Memorial Tributes: Volume 27
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  • WILFRED D. IWAN (1935-2020)
    WILFRED D. IWAN

     

    BY POL D. SPANOS

    WILFRED DEAN IWAN, emeritus professor and alumnus of the California Institute of Technology (Caltech), passed away on October 29, 2020, at the age of 85, in Pasadena, California.

    Bill, as he liked to be called, was born May 21, 1935, in Altadena, California, to Wilfred A. and Dorothy (Glass) Iwan. In school his favorite classes were mathematics and choir, but he excelled in almost all subjects. He graduated from John Muir High School in 1953 and went to Caltech, where he earned a Bachelor of Science in engineering (1957), a Master of Science in applied mechanics (1959), and a PhD in applied mechanics, electrical engineering, and physics (1961).

    In 1957 he met his future wife, Alta Joan Gish, while working at the Forest Home Christian Conference Center in the San Bernardino Mountains. The two fell in love and married September 13, 1957, at the Lake Avenue Church, where they later became lifelong members.

    In 1961 Bill moved to the newly established United States Air Force Academy in Colorado Springs, where he taught courses in engineering. By the time he left the service, he had attained the rank of captain.

    He returned to California in 1964, joined the Caltech faculty, and settled with his family in Sierra Madre, where he lived for the rest of his life. In 1970 he became a full professor.

    During his four decades at Caltech, Professor Iwan taught, conducted research, and mentored a multitude of graduate students. He also served as the executive officer for Civil Engineering and Applied Mechanics in the Division of Engineering and Applied Science (1980–86).

    In 1982 he was appointed to the State Seismic Safety Commission, which recommends seismic standards and guidelines for seismic safety in California. He was reappointed and eventually became its chairman.

    He was the founding president (1988) of the Consortium of Universities for Research in Earthquake Engineering (CUREE), and was instrumental in launching the International Association for Structural Control and Monitoring, which he also served as president.

    Bill’s research focused on fundamental areas of mechanics, such as flow-induced and nonlinear vibrations, on techniques to understand strong earthquake ground motion, and on the analysis and monitoring of the response (including hysteretic) of structural systems subjected to extreme events. He was also involved in the development of public policy regarding disasters.

    His professional achievements span the development of techniques to represent complex nonlinear structures with simpler linear systems, the introduction of practical methods for aseismic design, and the development of effective methods for the analysis of seismic isolation systems for critical equipment. In 1979 he proposed an earthquake early warning system for urban regions.

    In service to the National Academies, he was active on the Disasters Roundtable Steering Committee (2000–02), Board on Natural Disasters (1992–96; chair, 1996–99), Committee on Hazards Mitigation Engineering (chair, 1992–95), Committee for the Symposium on Practical Lessons from the Loma Prieta Earthquake (1992–94), Committee on Natural Disasters (1988–91; chair, 1991–92), and Panel on Real-Time Earthquake Warning (1988–89), among others.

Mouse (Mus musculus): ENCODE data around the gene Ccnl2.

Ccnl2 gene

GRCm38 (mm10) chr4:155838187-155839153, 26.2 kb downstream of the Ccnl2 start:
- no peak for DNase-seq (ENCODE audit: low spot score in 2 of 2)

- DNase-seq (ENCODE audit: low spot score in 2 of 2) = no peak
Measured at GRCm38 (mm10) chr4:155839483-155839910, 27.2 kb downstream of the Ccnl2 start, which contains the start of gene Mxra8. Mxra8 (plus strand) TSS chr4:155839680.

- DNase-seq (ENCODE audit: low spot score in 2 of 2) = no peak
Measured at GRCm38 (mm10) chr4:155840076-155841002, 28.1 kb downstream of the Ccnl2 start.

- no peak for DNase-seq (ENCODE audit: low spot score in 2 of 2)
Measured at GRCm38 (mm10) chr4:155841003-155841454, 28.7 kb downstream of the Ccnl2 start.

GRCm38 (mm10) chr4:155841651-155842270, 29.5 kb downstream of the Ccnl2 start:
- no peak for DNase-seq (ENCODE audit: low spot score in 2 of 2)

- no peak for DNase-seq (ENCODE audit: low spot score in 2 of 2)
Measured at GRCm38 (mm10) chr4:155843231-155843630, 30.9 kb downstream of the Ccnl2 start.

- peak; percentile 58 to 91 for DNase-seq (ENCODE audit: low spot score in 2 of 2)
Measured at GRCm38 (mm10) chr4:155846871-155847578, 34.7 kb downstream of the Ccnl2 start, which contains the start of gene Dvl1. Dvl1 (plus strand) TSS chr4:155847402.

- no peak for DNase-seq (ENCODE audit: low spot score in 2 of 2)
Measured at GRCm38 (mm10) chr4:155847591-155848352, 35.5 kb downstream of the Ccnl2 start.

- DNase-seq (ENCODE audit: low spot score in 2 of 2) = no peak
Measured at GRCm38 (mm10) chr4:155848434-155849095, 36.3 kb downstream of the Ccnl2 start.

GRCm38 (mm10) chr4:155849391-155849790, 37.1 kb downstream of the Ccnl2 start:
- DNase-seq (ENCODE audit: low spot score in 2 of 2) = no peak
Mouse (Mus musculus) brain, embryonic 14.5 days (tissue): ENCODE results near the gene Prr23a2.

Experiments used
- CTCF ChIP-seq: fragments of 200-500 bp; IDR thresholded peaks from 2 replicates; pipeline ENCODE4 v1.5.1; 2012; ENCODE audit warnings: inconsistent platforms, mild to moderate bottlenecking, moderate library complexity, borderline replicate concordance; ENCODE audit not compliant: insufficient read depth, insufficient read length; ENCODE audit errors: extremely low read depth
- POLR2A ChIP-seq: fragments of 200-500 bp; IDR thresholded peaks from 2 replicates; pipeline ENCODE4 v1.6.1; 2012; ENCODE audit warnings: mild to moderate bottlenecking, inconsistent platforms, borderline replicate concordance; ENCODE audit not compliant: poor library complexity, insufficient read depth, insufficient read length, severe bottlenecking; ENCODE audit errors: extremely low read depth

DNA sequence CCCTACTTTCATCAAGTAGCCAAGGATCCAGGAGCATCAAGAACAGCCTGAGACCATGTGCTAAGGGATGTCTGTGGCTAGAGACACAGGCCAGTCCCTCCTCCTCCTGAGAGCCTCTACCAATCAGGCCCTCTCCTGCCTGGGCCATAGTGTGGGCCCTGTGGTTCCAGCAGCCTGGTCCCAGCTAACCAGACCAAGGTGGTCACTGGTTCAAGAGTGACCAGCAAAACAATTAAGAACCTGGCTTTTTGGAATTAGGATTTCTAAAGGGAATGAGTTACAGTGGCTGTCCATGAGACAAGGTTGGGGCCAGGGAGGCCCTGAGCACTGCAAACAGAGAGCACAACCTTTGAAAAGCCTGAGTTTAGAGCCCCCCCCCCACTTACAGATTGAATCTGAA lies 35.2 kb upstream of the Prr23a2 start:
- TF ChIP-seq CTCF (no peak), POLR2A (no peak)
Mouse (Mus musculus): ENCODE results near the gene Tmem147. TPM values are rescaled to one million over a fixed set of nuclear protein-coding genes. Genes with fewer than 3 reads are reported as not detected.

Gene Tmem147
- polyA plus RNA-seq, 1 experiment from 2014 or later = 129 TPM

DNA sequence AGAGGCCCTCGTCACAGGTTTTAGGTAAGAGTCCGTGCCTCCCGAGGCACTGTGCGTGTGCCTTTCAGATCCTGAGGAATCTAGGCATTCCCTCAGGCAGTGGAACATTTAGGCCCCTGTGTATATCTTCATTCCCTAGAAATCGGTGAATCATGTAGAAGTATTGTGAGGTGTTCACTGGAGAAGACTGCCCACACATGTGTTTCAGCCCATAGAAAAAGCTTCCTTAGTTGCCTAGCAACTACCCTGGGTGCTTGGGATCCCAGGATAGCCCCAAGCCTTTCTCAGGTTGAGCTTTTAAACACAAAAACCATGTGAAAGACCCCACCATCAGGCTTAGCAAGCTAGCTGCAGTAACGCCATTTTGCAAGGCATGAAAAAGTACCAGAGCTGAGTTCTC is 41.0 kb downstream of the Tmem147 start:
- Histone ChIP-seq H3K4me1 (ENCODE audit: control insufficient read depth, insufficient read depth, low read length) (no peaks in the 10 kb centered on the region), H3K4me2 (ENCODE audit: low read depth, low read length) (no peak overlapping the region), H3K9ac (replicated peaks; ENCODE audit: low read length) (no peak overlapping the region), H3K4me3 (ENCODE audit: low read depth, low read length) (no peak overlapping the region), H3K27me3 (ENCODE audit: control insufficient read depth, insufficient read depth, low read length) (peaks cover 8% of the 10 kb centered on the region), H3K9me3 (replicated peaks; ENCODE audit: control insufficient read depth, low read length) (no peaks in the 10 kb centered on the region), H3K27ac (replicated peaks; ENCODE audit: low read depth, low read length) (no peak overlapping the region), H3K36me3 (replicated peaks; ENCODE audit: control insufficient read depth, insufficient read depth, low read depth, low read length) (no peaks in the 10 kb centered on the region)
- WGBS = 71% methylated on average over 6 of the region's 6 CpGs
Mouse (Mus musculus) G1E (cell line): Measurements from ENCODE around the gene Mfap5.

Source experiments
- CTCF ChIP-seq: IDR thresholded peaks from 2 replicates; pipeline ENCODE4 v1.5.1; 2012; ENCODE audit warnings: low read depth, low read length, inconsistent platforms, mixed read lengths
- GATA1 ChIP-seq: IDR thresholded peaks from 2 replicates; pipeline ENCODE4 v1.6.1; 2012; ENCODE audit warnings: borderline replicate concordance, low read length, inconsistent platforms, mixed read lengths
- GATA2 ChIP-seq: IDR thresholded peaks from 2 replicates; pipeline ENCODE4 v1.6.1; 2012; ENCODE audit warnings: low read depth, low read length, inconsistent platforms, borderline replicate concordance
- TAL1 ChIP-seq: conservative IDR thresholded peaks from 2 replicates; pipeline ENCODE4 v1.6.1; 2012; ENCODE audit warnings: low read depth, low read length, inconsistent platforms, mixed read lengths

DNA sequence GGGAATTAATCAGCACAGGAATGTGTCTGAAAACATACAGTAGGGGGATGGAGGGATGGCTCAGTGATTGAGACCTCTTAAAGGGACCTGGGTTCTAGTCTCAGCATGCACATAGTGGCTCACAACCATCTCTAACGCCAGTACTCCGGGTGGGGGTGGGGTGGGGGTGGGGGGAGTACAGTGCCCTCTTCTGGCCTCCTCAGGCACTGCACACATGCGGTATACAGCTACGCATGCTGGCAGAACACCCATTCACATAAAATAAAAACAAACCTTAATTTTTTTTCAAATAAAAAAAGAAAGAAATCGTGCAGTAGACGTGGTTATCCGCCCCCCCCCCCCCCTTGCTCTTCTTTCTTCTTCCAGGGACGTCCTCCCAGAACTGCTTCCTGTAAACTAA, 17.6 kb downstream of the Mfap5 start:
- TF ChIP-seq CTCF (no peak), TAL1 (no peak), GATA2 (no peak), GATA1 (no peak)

His work was well recognized. In addition to his 1999 election to the National Academy of Engineering, he was a fellow of the American Society of Mechanical Engineers and a distinguished member and fellow of the American Society of Civil Engineers, which honored him with the Nathan M. Newmark Medal (1997), William H. Wisely Award (2006), and Theodore von Kármán Medal (2013). The California Earthquake Safety Foundation awarded him the Alfred E. Alquist Medal “for his lifetime of service to the profession of structural engineering and its application to the safety of the people of California and the world” (2002). From the Seismological Society of America he received the Bruce Bolt Medal (2009) for his work substantially advancing earthquake strong-motion monitoring networks and instrumentation in the United States and internationally, his research contributions in earthquake engineering and engineering seismology, and his leadership in professional organizations to further the acquisition and application of strong-motion data.

    Dr. Iwan retired from teaching in 2003, but he continued conducting research as a professor emeritus at Caltech. His former graduate students describe him as a natural-born mentor with energizing empathy, optimism, and awe-inspiring effectiveness. His colleagues were also impressed by, among other things, his deep and quiet faith; at the Lake Avenue Church he taught Sunday school, was church chairman twice, and volunteered during Sunday services.

    The plethora of his students remember him as a great engineer, a consummate researcher, a stellar mentor, and a gifted human being. The persistent attribute of Iwan’s career, say colleagues and students, was that he did not pursue medals or a spotlight, but rather kept himself focused on getting the mission accomplished!

    Bill Iwan is survived by Joan, their sons William, Robert, and Stephen, seven grandchildren, and five great-grandchildren.